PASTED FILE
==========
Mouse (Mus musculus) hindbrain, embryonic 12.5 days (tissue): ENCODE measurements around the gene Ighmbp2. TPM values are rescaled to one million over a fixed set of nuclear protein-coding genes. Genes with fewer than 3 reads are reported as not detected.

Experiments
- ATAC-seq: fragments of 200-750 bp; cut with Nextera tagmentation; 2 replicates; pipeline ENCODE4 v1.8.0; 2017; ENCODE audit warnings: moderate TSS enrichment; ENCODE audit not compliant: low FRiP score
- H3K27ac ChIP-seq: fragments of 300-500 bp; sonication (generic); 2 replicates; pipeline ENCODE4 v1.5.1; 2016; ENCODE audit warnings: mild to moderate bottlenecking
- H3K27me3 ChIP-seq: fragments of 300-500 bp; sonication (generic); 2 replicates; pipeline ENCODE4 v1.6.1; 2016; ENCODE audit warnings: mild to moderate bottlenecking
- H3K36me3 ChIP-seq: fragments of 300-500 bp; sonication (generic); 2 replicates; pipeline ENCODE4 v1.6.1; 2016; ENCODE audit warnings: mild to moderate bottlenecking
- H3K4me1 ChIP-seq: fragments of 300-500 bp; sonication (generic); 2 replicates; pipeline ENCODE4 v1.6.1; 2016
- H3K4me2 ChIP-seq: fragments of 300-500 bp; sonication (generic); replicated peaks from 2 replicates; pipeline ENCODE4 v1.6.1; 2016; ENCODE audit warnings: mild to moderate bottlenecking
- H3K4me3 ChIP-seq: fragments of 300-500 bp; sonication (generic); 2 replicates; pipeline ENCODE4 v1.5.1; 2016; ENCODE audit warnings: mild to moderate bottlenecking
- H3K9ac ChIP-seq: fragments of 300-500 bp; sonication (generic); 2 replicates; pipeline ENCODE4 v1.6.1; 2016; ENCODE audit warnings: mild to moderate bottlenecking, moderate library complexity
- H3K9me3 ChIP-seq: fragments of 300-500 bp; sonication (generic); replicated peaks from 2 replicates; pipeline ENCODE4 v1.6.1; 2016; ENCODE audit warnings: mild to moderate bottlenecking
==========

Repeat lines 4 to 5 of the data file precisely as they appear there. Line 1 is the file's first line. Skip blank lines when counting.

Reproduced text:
- H3K27ac ChIP-seq: fragments of 300-500 bp; sonication (generic); 2 replicates; pipeline ENCODE4 v1.5.1; 2016; ENCODE audit warnings: mild to moderate bottlenecking
- H3K27me3 ChIP-seq: fragments of 300-500 bp; sonication (generic); 2 replicates; pipeline ENCODE4 v1.6.1; 2016; ENCODE audit warnings: mild to moderate bottlenecking